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Rural revitalization key to growth and consumption

May Zhou
Updated: Mar 11,2019 9:18 AM     China Daily

Among the many political and economic issues on the agenda for China’s national legislators and political advisers, US political scientist Jon Taylor considers rural revitalization to be one of the most important issues to be addressed at this year’s two sessions.

“President Xi (Jinping) talked about three tough battles — preventing financial risk, reducing poverty and tackling pollution,” said Taylor, a professor at the University of St. Thomas in Houston, Texas, United States. “When you think about where China has come from in the last 40 years, the anti-poverty battle has been mostly won but not completely.”

In his travels over the years, Taylor has witnessed China’s progress. When Deng Xiaoping visited Houston in 1979, China’s GDP was equivalent to that of a small country’s — about the size of Portugal’s.

“Today, China is literally not the same country,” he said. “It has been transformed as a result of smart, stable and prudent policies of economic growth.”

While some people view China’s lower GDP growth target of 6 to 6.5 percent for this year as a negative, Taylor said it actually means that China is a much more developed economy.

“The US would kill for such a growth rate,” he said. “It says something about the maturity of China’s economy-about the rise of urbanization in particular.”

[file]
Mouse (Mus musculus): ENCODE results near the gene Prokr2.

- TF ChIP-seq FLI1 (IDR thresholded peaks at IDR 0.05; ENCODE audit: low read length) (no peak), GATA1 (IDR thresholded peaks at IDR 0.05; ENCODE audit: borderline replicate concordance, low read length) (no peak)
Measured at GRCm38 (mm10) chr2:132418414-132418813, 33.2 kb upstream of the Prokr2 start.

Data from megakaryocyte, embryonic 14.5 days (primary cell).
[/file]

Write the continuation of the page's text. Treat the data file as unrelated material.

One of the developments representing China’s progress is its high-speed rail system.

“High-speed rail has a profound impact not only economically, but socially, politically and geographically,” Taylor said. “It didn’t exist 20 years ago … Today, the high-speed rail system is not only very noteworthy, but it also says something about the rise of urbanization, the rise of the middle class, the need to connect the middle class to its transportation needs, employment needs and vacation needs.”

The economic reform of the last 40 years has seen hundreds of millions of people lifted out of poverty, and Taylor said China is taking care of the small remaining portion of the population living in extreme poverty.

“Rural revitalization and income inequality are real concerns,” he said. “There are people living in the countryside who have desperate needs, hence the need for rural revitalization and expanding urbanization.”

China needs to improve public services, create affordable public hospitals and improve rural infrastructure for such people, he said.

Taylor views rural revitalization as the key to maintaining China’s economic growth and encouraging domestic consumption, which is important for China to move away from a manufacturing-based economy to a smart and technology-based economy.

He also said a rising middle class society will demand pollution control.

“It leads to technology breakthroughs, to reliance on green and smart technology and to the way bank and financial institutions will play a role in all of these,” Taylor said.